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Lay for the Day 18th May

The English prima ballerina, Dame Margot Fonteyn, was born on this day in 1919, in Surrey. The poem also appears on 17th March, to mark the birthday of Rudolf Nureyev. It was inspired by a film of them dancing together.

Pas de Deux

We’ve come by bad adventure to this bay of peace:
harbour yourself with me.

The weight of bonds’ remembrance doesn’t cease
as soon as the cuffed hands are free,
and redeemers have proved captors before,
so let me range.

Until the sun and moon exchange
their mansions, there’s no door
I would not unlock, nor key I’d not throw away,
if just an eyebrow raised
a finger crooked, your head’s light sway
showed you so pleased.

Your servitude’s a mortgage my poor will must meet
with express desires then?
Be free of me and our freedom’s complete.

I’m free to be as other men,
untied from you: restricted by the lack
of actual shape
to my joys, and with no escape
from searching’s circling track.
A world is in the cell that holds us both; a jail
is the world where you’re not.

Once I had none – now hope, newborn frail,
is all I’ve got.
Can I stake my slender means on your well meaning?
The odds on love are long.

At last the long-wintered heart is greening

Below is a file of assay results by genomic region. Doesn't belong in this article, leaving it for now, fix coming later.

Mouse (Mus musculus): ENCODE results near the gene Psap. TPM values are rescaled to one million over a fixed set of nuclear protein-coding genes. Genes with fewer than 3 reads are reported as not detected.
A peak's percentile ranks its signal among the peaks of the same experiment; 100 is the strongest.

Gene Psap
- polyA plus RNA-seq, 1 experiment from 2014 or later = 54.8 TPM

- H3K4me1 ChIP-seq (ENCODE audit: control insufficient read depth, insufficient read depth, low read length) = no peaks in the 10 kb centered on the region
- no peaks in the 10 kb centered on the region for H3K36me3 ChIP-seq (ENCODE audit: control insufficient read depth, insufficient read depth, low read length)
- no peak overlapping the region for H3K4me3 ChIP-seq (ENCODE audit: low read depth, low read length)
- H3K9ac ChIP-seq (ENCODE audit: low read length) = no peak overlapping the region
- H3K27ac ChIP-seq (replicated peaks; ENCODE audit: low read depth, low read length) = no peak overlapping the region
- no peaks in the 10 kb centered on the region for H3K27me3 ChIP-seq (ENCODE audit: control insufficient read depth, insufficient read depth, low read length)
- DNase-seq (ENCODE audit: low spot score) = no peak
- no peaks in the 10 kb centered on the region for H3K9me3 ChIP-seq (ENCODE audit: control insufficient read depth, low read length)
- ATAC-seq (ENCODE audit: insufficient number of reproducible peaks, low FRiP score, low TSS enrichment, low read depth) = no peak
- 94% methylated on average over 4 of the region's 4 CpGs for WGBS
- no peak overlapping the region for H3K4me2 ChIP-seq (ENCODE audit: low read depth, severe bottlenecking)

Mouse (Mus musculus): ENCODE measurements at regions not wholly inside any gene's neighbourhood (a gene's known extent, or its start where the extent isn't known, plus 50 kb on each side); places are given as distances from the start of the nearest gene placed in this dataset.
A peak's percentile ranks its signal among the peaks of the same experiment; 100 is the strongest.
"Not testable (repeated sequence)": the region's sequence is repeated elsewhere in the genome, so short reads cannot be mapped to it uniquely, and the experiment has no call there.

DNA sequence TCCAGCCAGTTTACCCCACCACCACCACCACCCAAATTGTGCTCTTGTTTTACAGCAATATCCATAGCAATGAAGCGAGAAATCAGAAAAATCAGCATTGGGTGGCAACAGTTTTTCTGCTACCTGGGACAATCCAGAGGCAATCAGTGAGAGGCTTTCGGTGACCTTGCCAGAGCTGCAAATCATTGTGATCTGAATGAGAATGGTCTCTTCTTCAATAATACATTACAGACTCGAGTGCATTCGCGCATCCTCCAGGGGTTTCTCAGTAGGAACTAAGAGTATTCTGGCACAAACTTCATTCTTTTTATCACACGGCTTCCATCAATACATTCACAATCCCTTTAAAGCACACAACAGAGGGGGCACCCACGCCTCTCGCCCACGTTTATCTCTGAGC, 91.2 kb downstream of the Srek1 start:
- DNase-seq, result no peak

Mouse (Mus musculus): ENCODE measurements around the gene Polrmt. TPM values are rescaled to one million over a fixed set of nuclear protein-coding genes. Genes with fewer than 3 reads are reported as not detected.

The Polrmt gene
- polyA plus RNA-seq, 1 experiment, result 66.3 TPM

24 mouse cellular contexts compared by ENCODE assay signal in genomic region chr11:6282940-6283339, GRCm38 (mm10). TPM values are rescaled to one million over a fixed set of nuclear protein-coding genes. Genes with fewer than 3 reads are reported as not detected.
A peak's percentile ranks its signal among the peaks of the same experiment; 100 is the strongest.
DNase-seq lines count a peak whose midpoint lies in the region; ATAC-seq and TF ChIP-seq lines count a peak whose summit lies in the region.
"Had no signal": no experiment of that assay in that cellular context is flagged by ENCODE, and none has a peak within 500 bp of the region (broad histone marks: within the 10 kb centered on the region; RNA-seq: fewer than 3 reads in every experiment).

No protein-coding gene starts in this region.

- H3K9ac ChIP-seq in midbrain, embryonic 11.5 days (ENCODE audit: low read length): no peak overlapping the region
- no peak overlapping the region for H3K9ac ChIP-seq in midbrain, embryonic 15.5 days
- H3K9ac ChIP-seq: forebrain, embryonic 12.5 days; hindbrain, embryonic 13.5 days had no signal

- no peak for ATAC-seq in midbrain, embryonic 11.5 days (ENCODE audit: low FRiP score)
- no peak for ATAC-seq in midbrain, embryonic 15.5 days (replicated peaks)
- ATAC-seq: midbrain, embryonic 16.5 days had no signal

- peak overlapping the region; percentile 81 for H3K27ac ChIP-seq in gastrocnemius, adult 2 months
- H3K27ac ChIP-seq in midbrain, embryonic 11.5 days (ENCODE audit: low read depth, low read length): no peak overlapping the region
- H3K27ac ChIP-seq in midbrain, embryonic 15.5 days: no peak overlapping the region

and the birds taking up their song.

But what if ice, returning suddenly,
should shear these shoots
and freeze the slow sap from the roots?
Who then would revive me?

The earth would never get round to changing seasons
if she wove metaphors
from as rich a stock of reason’s
silk yarn as yours…
But dropping thaw undoes the frost of friendlessness
in new-found fire; eyes melt
away the fear of proffered tenderness.

Having loved and been betrayed, felt
and met unfeeling, I know that danger
waits in the trust
of arms, and that when, as we must,
we will love a stranger,
we put ourselves in the way of the harms that crouch
in the crooks of twined limbs,
and the moment that two fires touch,
wariness dims,
leap out to sever and leave us clutching the dark.

I have no spells to fend,
no charm to bend the arrow from its mark
no armour against time. But, send
what assaults it can, till breath is gone, I’ll
not breathe, not say,
not kiss goodbye.

Only death may
aspire to part us; while
we live, let tyrants watch what it means to be brave,
how hope won’t bow to chance,
and all our steps towards the grave
become a dance.

This world has never, whatever its songs may dream,
been friendly to lovers.

But the Virgin’s stars from the sky’s extreme
stream above us.

John Gibbens
from Zeus’s Camera

The Lay Reader: an archive of the poetic calendar

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